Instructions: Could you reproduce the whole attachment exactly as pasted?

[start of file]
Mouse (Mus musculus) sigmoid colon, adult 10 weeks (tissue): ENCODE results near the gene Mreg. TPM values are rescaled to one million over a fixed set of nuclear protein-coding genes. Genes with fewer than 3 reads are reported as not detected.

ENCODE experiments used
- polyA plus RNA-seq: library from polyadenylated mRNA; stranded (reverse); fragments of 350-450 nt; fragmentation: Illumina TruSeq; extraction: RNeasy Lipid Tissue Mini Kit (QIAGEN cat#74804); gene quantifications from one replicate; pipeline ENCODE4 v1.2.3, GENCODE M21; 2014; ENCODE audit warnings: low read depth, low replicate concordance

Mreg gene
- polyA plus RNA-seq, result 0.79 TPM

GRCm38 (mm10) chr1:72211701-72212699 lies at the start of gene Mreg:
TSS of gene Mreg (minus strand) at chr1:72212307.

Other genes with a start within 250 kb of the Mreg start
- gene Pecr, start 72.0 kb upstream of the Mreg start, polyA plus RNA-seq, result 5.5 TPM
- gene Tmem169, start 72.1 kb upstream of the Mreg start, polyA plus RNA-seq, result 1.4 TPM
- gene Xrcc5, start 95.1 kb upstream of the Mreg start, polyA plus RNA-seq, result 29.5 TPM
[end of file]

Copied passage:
Mouse (Mus musculus) sigmoid colon, adult 10 weeks (tissue): ENCODE results near the gene Mreg. TPM values are rescaled to one million over a fixed set of nuclear protein-coding genes. Genes with fewer than 3 reads are reported as not detected.

ENCODE experiments used
- polyA plus RNA-seq: library from polyadenylated mRNA; stranded (reverse); fragments of 350-450 nt; fragmentation: Illumina TruSeq; extraction: RNeasy Lipid Tissue Mini Kit (QIAGEN cat#74804); gene quantifications from one replicate; pipeline ENCODE4 v1.2.3, GENCODE M21; 2014; ENCODE audit warnings: low read depth, low replicate concordance

Mreg gene
- polyA plus RNA-seq, result 0.79 TPM

GRCm38 (mm10) chr1:72211701-72212699 lies at the start of gene Mreg:
TSS of gene Mreg (minus strand) at chr1:72212307.

Other genes with a start within 250 kb of the Mreg start
- gene Pecr, start 72.0 kb upstream of the Mreg start, polyA plus RNA-seq, result 5.5 TPM
- gene Tmem169, start 72.1 kb upstream of the Mreg start, polyA plus RNA-seq, result 1.4 TPM
- gene Xrcc5, start 95.1 kb upstream of the Mreg start, polyA plus RNA-seq, result 29.5 TPM